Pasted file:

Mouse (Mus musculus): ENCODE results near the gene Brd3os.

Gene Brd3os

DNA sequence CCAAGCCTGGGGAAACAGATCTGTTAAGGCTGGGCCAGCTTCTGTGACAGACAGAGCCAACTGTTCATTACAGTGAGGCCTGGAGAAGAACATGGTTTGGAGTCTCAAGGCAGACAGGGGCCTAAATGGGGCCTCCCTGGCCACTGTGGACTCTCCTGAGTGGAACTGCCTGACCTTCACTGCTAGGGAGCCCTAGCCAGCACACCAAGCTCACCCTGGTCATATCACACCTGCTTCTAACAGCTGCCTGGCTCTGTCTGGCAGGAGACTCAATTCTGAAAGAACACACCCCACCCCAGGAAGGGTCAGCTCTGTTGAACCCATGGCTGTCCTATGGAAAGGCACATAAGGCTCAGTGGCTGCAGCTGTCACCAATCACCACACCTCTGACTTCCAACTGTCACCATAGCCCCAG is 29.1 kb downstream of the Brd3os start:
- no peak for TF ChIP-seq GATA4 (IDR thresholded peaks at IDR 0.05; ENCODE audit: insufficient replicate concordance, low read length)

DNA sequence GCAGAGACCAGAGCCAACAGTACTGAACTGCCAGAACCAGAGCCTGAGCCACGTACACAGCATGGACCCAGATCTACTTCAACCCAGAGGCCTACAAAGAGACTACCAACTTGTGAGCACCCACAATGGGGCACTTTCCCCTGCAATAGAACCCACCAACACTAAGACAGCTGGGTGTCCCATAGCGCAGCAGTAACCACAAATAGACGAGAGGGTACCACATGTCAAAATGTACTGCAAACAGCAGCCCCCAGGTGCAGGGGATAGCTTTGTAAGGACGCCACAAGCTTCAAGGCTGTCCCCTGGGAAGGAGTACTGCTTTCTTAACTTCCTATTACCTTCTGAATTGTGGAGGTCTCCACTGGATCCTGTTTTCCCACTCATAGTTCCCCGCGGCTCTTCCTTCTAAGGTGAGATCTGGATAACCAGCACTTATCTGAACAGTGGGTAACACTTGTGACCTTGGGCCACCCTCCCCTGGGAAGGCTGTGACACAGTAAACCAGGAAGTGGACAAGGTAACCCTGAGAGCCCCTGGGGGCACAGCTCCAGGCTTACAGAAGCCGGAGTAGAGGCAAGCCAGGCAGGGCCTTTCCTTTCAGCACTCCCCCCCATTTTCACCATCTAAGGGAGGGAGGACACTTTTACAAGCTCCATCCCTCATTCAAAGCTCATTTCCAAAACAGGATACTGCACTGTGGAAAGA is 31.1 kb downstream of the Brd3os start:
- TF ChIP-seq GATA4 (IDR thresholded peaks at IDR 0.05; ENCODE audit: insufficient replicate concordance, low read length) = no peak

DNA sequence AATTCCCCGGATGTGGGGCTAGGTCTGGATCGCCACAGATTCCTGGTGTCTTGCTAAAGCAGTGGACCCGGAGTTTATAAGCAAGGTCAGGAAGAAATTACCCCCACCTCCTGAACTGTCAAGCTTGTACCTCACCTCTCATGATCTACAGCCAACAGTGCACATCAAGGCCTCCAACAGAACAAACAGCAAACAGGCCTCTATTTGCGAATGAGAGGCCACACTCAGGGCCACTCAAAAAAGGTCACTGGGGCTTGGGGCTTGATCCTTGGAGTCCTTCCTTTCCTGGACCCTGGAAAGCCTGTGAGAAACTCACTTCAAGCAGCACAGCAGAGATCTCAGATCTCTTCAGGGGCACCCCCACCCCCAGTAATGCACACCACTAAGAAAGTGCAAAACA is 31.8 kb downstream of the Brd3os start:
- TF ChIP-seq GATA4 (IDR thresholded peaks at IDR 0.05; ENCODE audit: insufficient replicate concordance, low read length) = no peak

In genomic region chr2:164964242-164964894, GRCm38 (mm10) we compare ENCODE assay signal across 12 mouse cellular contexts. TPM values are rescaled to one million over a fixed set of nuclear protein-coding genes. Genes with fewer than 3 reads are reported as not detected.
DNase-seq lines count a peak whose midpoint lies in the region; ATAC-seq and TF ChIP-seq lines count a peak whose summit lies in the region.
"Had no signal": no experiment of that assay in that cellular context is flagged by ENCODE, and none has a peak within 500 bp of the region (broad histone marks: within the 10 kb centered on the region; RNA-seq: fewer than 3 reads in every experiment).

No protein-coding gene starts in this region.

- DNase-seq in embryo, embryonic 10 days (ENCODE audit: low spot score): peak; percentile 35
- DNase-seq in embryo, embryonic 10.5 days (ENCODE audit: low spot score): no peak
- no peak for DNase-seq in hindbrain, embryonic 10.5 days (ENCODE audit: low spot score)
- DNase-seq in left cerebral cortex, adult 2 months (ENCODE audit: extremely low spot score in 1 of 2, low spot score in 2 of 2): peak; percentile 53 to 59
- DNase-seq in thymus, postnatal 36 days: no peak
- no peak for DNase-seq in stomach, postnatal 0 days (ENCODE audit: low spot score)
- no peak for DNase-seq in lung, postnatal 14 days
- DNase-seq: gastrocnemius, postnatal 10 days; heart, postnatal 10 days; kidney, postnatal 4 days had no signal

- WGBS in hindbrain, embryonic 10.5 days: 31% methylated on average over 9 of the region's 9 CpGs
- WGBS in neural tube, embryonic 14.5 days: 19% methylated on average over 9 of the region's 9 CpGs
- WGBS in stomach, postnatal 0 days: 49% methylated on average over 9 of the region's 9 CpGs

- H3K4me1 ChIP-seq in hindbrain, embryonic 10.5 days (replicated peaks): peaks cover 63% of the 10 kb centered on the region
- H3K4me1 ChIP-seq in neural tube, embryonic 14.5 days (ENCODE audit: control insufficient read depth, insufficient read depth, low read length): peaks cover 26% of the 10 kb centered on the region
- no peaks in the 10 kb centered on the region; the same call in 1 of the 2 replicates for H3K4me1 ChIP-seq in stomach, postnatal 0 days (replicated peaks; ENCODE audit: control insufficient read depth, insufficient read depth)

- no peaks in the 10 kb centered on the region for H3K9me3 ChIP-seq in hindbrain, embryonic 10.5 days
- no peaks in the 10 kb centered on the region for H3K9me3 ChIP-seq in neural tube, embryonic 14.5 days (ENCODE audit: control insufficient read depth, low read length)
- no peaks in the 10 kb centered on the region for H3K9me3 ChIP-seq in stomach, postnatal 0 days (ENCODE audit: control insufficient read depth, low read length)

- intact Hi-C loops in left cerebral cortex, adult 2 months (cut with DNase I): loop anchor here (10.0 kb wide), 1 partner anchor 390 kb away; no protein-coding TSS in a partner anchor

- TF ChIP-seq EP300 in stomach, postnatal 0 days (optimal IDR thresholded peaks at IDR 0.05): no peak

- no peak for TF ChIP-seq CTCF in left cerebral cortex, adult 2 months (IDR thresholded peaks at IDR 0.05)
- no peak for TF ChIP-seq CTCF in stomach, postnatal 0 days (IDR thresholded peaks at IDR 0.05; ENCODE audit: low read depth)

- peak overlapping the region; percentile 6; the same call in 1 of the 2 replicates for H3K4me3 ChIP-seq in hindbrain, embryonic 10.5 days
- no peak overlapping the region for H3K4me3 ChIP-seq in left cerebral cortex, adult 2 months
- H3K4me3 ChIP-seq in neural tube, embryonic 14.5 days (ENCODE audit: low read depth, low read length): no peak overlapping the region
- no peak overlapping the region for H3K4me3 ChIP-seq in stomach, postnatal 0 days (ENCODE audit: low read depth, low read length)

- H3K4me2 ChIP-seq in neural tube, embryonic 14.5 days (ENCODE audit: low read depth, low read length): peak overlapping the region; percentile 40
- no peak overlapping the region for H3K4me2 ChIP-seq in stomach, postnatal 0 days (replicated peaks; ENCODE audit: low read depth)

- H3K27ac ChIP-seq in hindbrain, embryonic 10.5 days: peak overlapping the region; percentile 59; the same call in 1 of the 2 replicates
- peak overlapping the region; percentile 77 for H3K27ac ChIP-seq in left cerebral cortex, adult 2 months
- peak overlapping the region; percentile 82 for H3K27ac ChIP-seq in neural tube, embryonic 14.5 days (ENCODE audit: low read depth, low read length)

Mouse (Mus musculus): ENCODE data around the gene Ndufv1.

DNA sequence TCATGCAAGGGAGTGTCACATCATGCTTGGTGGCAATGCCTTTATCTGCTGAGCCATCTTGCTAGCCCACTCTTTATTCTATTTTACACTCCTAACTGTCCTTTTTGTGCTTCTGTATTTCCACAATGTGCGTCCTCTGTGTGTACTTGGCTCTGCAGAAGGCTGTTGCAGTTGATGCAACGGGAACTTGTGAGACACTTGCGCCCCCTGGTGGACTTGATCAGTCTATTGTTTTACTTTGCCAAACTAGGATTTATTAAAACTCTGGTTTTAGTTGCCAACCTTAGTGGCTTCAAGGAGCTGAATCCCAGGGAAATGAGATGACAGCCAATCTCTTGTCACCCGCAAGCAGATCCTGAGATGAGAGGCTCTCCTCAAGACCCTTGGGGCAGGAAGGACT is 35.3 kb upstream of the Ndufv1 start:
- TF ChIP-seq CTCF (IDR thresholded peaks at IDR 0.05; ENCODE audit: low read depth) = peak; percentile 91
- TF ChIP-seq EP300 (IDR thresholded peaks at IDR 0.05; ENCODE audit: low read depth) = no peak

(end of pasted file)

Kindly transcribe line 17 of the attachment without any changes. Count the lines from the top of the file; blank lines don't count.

- DNase-seq in thymus, postnatal 36 days: no peak